The Assassin's Escape: Following John Wilkes Booth

Sepia Photo portrait of a dapper mustached well-dressed gentleman, seated and holding a cane

After assassinating Abraham Lincoln, John Wilkes Booth fled Ford’s Theatre and went on the run. His escape continued for the next twelve days and covered over ninety miles through the District of Columbia, Maryland, and Virginia. Follow along with our maps and stories to see what happened on each day of Booth’s escape, up to his final moments at the Richard Garrett Farm near Port Royal, Virginia.

Red Colonial Style House with 5 bays, two floors and a front porch
Surratt Tavern in Surrattsville (now Clinton), Maryland

Friday, April 14

John Wilkes Booth assassinated President Abraham Lincoln at Ford’s Theatre and fled via Baptist Alley, behind the theater. Booth rode on horseback down to Pennsylvania Avenue and 11th Street to the Navy Yard Bridge. The actor escaped the city by talking his way across the closed bridge, as the sentries had not yet heard about the assassination. Booth met up with his co-conspirator David Herold in Maryland. The two men proceeded to the Surratt Tavern in Surrattsville (now Clinton), Maryland, arriving just after midnight on April 15. Booth may have fallen from his horse and broken his left fibula during this ride, if he had not already broken it jumping to the stage at Ford’s Theatre.
White Frame two story house surrounded by trees and a grassy field
Dr. Samuel Mudd House, today operated as a museum, Waldorf, Maryland

Saturday, April 15

John Wilkes Booth and David Herold arrived at the Surratt Tavern just after midnight. They retrieved supplies hidden for them at the tavern, including guns and field glasses. Booth told the tavernkeeper, John Lloyd, that he had assassinated the president that night. Needing a physician to treat his broken leg, Booth and Herold sought out Dr. Samuel Mudd, a local doctor involved in Booth’s previous plan to kidnap Abraham Lincoln. Mudd set Booth’s leg and allowed the assassin to rest at his home while he went into the nearby town for supplies. Upon hearing of the assassination, Dr. Mudd returned home and forced Booth and Herold to leave his property.

The two men set off for Rich Hill, the home of Confederate sympathizer Samuel Cox, but they soon got lost in the dangerous Zekiah Swamp. Booth and Herold stumbled upon the cabin home of a free Black man named Oswald Swan, whom they agreed to pay in exchange for guiding them to Cox’s home as darkness fell.
Two story wood frame house with clapboards and an exposed brick end chimney
Rich Hill, currently undergoing restoration, Bel Alton, Maryland

Sunday, April 16 (Easter Sunday)

John Wilkes Booth and David Herold, guided by a free Black man named Oswald Swan, arrived at Rich Hill, the home of Confederate sympathizer Samuel Cox. The conspirators paid Swan $12 for his assistance and spent a brief amount of time inside the plantation home. Cox escorted Booth and Herold out of the house before sunrise and sent them with his overseer, Franklin Robey, to a pine thicket two miles away. Cox contacted his foster brother, Confederate agent Thomas Jones, for help getting Booth and Herold across the Potomac River. Jones met Booth and Herold in the pine thicket, agreeing to bring them supplies until he could safely convey them across the river. The assassin spent the first of four nights sleeping in the woods.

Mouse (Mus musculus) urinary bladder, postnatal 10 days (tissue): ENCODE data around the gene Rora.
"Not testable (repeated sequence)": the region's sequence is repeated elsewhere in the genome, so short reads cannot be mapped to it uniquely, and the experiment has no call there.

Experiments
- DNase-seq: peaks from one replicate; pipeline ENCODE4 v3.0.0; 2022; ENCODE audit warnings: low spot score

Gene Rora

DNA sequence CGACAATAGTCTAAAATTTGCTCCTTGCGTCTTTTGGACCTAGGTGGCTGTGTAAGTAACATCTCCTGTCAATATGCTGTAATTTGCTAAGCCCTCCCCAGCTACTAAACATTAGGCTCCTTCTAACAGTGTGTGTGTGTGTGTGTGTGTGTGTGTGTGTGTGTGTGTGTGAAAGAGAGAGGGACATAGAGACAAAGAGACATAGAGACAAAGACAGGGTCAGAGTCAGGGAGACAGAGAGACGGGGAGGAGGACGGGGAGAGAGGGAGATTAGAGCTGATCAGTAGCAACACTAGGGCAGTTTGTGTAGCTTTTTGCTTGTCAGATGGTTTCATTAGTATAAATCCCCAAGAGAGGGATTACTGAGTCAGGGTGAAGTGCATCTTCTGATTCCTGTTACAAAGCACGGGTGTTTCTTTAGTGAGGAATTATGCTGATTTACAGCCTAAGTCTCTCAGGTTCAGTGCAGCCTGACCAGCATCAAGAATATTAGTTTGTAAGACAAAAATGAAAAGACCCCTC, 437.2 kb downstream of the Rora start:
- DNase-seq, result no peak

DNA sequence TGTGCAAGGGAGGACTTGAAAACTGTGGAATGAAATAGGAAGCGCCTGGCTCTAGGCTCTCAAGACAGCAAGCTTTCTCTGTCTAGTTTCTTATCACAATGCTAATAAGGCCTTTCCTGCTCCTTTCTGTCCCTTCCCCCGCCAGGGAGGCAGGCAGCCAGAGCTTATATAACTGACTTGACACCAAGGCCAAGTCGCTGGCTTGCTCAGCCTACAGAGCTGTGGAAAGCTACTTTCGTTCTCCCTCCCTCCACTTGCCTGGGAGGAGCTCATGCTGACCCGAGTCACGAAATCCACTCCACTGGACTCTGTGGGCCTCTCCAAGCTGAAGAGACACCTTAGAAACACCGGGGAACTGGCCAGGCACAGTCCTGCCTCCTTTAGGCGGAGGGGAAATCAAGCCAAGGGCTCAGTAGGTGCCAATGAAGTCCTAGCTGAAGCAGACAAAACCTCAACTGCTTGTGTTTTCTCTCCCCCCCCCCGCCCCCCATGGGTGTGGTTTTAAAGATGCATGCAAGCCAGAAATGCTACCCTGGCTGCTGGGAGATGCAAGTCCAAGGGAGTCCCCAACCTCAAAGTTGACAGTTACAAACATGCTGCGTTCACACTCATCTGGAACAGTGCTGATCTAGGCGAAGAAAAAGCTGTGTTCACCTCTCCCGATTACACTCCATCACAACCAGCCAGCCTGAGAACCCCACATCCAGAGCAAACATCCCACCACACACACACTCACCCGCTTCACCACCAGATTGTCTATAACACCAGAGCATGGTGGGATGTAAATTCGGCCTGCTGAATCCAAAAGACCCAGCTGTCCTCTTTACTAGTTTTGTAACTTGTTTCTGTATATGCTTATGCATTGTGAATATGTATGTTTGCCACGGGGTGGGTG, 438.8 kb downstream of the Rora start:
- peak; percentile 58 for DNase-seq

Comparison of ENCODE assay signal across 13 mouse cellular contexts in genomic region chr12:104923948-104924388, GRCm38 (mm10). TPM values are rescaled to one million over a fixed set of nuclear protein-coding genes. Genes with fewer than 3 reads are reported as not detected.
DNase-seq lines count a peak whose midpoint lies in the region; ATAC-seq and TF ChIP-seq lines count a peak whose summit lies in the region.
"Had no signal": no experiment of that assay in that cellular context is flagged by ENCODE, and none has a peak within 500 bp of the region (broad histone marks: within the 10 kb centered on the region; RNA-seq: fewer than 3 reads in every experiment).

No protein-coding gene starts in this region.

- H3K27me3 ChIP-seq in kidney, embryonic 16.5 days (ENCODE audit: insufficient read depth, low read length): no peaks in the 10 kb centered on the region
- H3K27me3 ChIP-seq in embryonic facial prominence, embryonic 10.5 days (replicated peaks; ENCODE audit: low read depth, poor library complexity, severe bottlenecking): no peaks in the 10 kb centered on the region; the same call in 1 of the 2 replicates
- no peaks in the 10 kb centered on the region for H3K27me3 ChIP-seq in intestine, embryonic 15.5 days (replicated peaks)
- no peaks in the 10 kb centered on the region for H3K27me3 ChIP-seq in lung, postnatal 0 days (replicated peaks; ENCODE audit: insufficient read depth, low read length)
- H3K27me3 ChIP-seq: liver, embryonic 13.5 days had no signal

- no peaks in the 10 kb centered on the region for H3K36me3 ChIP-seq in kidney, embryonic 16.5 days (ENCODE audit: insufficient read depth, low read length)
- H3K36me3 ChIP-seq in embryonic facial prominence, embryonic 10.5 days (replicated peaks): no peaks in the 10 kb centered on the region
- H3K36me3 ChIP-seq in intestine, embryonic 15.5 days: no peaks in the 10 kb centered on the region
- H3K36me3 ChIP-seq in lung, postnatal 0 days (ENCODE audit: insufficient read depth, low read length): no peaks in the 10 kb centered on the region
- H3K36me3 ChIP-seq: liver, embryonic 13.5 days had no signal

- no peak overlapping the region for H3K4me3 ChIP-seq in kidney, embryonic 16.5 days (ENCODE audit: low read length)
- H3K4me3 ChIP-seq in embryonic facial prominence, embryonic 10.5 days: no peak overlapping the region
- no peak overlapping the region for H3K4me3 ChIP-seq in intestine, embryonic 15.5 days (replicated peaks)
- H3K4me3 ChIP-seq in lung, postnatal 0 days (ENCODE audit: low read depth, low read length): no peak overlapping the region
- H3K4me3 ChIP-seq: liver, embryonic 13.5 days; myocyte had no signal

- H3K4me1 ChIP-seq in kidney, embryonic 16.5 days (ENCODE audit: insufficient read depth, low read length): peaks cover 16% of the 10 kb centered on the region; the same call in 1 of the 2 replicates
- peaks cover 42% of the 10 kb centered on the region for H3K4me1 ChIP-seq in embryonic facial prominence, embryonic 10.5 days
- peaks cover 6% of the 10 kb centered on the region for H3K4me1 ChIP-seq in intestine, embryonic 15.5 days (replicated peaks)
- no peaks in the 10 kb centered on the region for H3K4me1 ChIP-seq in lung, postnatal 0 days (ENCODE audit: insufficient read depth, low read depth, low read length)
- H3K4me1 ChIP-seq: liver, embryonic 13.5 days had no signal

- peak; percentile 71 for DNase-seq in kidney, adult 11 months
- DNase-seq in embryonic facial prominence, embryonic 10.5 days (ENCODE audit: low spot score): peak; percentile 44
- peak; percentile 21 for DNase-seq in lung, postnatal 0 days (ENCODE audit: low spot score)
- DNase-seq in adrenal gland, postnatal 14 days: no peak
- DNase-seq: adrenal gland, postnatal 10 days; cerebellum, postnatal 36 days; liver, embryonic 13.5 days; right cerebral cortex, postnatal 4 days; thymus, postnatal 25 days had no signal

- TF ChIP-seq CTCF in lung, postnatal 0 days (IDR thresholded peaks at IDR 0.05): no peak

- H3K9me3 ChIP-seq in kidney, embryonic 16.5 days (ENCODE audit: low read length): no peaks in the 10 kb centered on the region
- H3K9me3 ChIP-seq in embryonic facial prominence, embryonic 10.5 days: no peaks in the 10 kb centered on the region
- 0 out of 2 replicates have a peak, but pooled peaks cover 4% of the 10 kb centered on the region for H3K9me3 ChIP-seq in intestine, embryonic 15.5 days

Piney woods with many trees and scrubby underbrush

Monday-Wednesday, April 17, 18, and 19

John Wilkes Booth and David Herold hid in a pine thicket near Bel Alton, Maryland, waiting for an opportunity to cross the Potomac River into Virginia. Confederate agent Thomas Jones supplied the men with food and newspapers. Booth may have written an entry in his diary describing his thoughts on the assassination. More on Booth's journal and the text of what he wrote while on the run.
Historic marker on the edge of a field
Marker near Dent's Meadow, where Booth and Herold picked up a boat that had been hidden there for them to get across the Potomac. Note the marker incorrectly indicates the night of April 21 rather than April 20 for the crossing attempt.

Thursday, April 20

As John Wilkes Booth and David Herold continued hiding in the pine thicket, Confederate agent Thomas Jones learned that soldiers and detectives were focusing on St. Mary’s County to the south. Jones visited Booth and Herold and told them to prepare to cross the Potomac River into Virginia that night.

The three men stopped briefly at Jones’ home, Huckleberry, before proceeding to a 12-foot fishing boat hidden on the banks of the Potomac. Jones gave Herold an oar and gave Booth a compass, a candle, and an oar for steering. Booth thanked Jones for his help and paid him for the boat. Jones pushed Booth and Herold off into the river on a foggy night with light wind.
Sandy shoreline lined with bushy plants, with small waves lapping onshore and
Shore of the Potomac River near the place where Booth and Herold crossed.

Friday - Saturday, April 21 & 22

As John Wilkes Booth and David Herold attempted to paddle across the Potomac River to Virginia in the dead of night, they became lost and veered off course. When day broke, the two men found themselves still in Maryland, about 9 miles upriver from where they had started. Herold knew the area from various hunting trips and found the way to Indiantown farm, leased by a friend of his, John J. Hughes. Hughes offered food and a small unused house for the men to rest in, which they did for the remainder of the day. John Wilkes Booth wrote in his diary that night about how he had been “hunted like a dog” and now found himself “here in despair. . . looked upon as a common cutthroat” for his actions.